Senator David Novstrup established for absolute certain today that he won’t run against me for his District 3 Senate seat. He was appointed errand boy for the doomed effort of conservative Republicans to kill House Bill 1182, the sales tax for teacher pay, by amending it into an unpassable form. When his amendment failed, he voted against HB 1182, a vote that by itself would cost him 40% of his usual turnout… if he were foolish enough to run for re-election.
Senator David Novstrup opened the long-anticipated floor debate with an amendment that included the following provisions:
- Instead of raising the state sales tax from 4.0% to 4.5%, raise the tax only half as much, to 4.25%.
- Eliminate the property tax relief provided in Governor Daugaard’s plan.
- Direct revenue from sales on remote sales, to be collected under the as yet unpassed and still unconstitutional SB 106.
- If revenue from additional taxes exceeds what’s needed to reach target teacher pay averages, incrementally reduce the sales tax on food.
Senator David Novstrup’s numbers didn’t add up to the $67.4 million that the Governor is proposing for teacher pay. Questioned by Blue Ribbon K-12 panel leader Senator Deb Soholt about the discrepancy, Senator David Novstrup insisted that there was more money somewhere in the budget, but he didn’t write that money into his amendment. He thus proposed rewriting HB 1182 to provide less money than necessary to meet its goals and then have faith that someone would figure out where to get the rest later. In other words, Senator Novstrup asked legislators to vote for a plan that, by itself, would not work.
After a few speeches for and against, Senator Novstrup seemed to improvise, offering an amendment to his amendment. Apparently not prepared with a written amendment, Senator Novstrup asked every to replace his quarter-penny sales tax increase with a three-tenths-penny. If Senator Novstrup was winging it, he winged it well: if the Governor’s half-penny would produce $107.4 million in new revenue, Novstrup’s half-penny would produce $53.7 million; bumping up to three-tenths-penny would yield $67.1 million, close enough to the Governor’s figure that we shouldn’t quibble.
On face, Novstrup’s amendment to his amendment made his proposal superior to the Governor’s. He provided just about the same amount for teacher pay. He offered less new sales tax burden. It was voodoo fiscal policy, but he at least sorta-kinda-someday-maybe offered a chance of lowering the tax on food, thus making his plan sorta-kinda-someday-maybe less regressive than the Governor’s. And in a bigger whack at regressivity, he didn’t transfer wealth from grocery shoppers to property owners.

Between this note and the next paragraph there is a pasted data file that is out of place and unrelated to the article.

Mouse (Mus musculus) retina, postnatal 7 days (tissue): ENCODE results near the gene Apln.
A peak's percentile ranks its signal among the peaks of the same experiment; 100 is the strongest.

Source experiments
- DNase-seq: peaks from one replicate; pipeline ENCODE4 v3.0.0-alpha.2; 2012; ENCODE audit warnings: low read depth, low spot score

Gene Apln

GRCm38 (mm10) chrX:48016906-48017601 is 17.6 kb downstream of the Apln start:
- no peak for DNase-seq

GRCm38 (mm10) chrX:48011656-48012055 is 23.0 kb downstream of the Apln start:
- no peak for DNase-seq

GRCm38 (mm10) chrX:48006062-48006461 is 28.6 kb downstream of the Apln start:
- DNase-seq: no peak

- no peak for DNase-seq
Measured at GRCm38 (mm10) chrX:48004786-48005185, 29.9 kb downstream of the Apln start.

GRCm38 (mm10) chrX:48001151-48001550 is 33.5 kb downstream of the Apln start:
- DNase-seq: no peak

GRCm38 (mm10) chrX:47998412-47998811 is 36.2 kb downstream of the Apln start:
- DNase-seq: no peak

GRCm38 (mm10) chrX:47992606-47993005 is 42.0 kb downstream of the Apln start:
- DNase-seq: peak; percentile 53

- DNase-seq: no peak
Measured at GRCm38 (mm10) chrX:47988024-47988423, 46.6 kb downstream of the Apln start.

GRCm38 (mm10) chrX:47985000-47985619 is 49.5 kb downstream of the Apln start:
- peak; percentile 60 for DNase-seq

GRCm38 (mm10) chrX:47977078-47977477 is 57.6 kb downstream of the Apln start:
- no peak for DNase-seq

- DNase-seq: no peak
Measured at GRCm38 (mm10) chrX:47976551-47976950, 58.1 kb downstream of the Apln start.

But that last part would have killed the deal, and I get the impression that Novstrup and every other Senator in the room knew it. Senator Soholt said commercial property owners in her District 14 had signed on to HB 1182 on the promise of property tax relief. Property tax relief is completely superfluous to the proper functioning of the plan, but as Rep. Lee Schoenbeck might have explained to me last summer, it is politically indispensible to passage of the plan in the 2016 Legislature.
Senators defeated Novstrup’s amendment to his amendment and his amendment on 22–13 votes. In the debate on the amendments and HB 1182 itself, the conservative Republicans opposing HB 1182 unamended bemoaned the sales tax’s regressive impact on the poor, its unfair transfer of wealth to property owners, and its potential to pressure schools to shed 400 teachers. For two hours, I was the ideological leader of the radical right wing of the South Dakota Republican Party.
But we know Senator Novstrup and his right-wing colleagues didn’t mean the things they were saying. David has been in Pierre for ten years. If he and the nine Republican Senators who voted nay with him on the unamended HB 1182, they would have done something about regressive taxes and their woeful neglect of K-12 funding long ago. Instead, after countenancing 30 years of the lowest teacher pay in the nation, Novstrup and his fellow opponents cast one more vote against doing right by our teachers.
And that is reason enough to make sure that David Novstrup and the nine naysayers for whom he fronted today never serve in our Legislature again.